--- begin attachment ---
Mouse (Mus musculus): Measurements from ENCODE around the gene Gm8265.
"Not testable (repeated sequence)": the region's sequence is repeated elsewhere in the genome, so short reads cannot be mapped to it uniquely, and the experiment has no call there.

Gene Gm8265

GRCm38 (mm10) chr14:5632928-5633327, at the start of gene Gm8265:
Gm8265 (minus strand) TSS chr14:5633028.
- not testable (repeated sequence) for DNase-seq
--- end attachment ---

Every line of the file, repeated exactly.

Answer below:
Mouse (Mus musculus): Measurements from ENCODE around the gene Gm8265.
"Not testable (repeated sequence)": the region's sequence is repeated elsewhere in the genome, so short reads cannot be mapped to it uniquely, and the experiment has no call there.

Gene Gm8265

GRCm38 (mm10) chr14:5632928-5633327, at the start of gene Gm8265:
Gm8265 (minus strand) TSS chr14:5633028.
- not testable (repeated sequence) for DNase-seq